# IranBargaining

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### 1 collaborator

Steven Kimbrough (Author)

### Tags

bargaining

"This is an example of an agent-based bargaining model."

Tagged by Steven Kimbrough about 8 years ago

group decision forecasting

"This is a particular model in the class of group decision forecasting models."

Tagged by Steven Kimbrough about 8 years ago

group decision prediction

Tagged by Steven Kimbrough about 8 years ago

Visible to everyone | Changeable by the author
Model was written in NetLogo 5.0.5 • Viewed 488 times • Downloaded 45 times • Run 0 times

## WHAT IS IT?

The IranBargaining NetLogo model implements group decision making models for an example discussed in:

Bueno de Mesquita, Bruce. "Forecasting Policy Decisions: An Expected Utility
Approach to Post-Khomeini Iran" PS, vol. 17, No. 2 (spring 1984), pp. 226-236.
Available from JSTOR: http://www.jstor.org/stable/418786.


The Bueno de Mesquita paper does not specify the decision models actually employed to make the predictions reported in the paper. A good conjecture is some form of generalized voting model, which is what we explore here in the IranBargaining model.

In addition to merely implementing conjectured decision models, the IranBargaining NetLogo model provides three post-solution analysis features, which can be used for analyzing the decision models. Moreover, the IranBargaining model is generic in the sense that it can be used for group decision prediction (GDP) problems that are similar to Bueno de Mesquita's formulation of the Iranian decision problem.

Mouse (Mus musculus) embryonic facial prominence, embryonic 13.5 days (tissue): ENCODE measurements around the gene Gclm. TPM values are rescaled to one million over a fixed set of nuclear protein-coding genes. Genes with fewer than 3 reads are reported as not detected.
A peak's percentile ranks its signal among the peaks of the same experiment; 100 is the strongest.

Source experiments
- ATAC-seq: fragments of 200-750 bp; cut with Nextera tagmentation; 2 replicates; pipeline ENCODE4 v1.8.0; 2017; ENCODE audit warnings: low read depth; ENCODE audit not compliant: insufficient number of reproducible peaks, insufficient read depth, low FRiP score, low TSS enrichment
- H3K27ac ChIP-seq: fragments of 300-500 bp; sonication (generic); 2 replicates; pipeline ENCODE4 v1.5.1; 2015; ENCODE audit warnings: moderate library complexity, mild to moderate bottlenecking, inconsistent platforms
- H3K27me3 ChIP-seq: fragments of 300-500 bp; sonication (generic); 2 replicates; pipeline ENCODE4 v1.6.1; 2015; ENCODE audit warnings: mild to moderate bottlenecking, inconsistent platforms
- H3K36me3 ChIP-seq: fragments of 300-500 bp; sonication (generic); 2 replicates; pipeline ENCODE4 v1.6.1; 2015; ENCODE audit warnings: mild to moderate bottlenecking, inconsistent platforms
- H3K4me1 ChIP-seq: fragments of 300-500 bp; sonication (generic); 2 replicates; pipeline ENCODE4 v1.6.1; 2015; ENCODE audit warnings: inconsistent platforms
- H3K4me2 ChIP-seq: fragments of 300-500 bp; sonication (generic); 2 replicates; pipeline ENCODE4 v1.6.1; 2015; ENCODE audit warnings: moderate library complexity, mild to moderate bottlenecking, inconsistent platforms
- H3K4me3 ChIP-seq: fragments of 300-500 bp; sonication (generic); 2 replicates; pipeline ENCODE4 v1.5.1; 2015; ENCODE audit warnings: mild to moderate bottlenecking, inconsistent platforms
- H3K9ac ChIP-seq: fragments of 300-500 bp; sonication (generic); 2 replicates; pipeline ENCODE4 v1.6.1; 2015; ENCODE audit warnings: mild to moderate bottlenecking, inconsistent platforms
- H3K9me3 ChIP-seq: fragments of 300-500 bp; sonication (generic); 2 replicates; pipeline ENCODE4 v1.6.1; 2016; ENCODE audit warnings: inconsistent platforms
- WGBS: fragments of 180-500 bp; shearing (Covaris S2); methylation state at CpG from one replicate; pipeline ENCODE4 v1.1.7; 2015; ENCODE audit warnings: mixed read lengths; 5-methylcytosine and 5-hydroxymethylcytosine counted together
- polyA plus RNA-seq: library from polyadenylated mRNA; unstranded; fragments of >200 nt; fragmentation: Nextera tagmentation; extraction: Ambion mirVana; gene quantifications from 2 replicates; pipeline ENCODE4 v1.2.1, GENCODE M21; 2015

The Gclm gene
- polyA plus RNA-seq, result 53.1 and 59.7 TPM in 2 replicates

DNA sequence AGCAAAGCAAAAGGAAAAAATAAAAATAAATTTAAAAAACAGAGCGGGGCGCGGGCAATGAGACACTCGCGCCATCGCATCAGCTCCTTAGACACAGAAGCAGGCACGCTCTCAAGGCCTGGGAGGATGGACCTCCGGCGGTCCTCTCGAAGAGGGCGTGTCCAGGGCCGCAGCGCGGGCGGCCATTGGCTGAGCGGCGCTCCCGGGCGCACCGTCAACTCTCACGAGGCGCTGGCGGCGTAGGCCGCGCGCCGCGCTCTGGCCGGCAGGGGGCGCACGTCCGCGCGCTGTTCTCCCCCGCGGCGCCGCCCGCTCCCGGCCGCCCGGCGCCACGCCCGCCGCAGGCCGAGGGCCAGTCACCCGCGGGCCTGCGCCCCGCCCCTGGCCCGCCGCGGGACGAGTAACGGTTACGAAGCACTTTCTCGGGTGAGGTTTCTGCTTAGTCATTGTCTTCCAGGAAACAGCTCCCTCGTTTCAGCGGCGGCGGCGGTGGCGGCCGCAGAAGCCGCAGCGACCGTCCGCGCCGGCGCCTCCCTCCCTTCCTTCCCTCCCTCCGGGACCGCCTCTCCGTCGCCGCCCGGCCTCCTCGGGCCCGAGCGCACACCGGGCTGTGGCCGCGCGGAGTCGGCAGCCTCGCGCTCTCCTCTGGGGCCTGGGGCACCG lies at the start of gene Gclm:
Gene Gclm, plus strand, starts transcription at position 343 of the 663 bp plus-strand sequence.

## BACKGROUND

Bueno de Mesquita (1984) provides a well-known instance of using voting models to forecast negotiated outcomes. We are, of course, aware of controversy attached to this paper; resolving this controversy is well beyond the scope of this NetLogo model. Instead, we present (Bueno de Mesquita 1984) as an example (a particularly accessible example) of how modeling can be, and in fact is, used to provide insight on the important area of forecasting negotiation outcomes.

Published during the Iran-Iraq War (1980-1988; aka the First Persian Gulf War) and seeking to model decision making on the Iranian side, the paper identifies 27 agents of interest (which he calls groups), of which 18 are actually used in his model to predict the position eventually arrived at by these agents.

Each of the agents is given a two or three letter abbreviation for its name, e.g., SC for Supreme Court, LCR for Lower Class Rural Peasants; see Table 1 in (Bueno de Mesquita 1984) for the full listing. We use these abbreviations in the input data file for the case (BuenodeMesquita1984.txt) to identify the agents in the models; for the purpose of our explanation the true identity of these agents is not important. In his paper Bueno de Mesquita forecasted that the war would continue but in a more economical fashion with the hardliners of MON, TMC and QUM sidelined. In the end, the fighting on the battlefield ended only in August 1988 with Resolution 598, a UN-brokered ceasefire, but the hostilities continued into the peace-negotiating chamber until a peace was finally signed in 1990.

In line with our description of how agents hold opinions, (Bueno de Mesquita 1984) assigns three numeric data values to each agent. He calls them issue position, salience, and influence. These map to our introduced terminology. What we call exercised power will be modeled as the product of the influence and salience values from Bueno de Mesquita's data.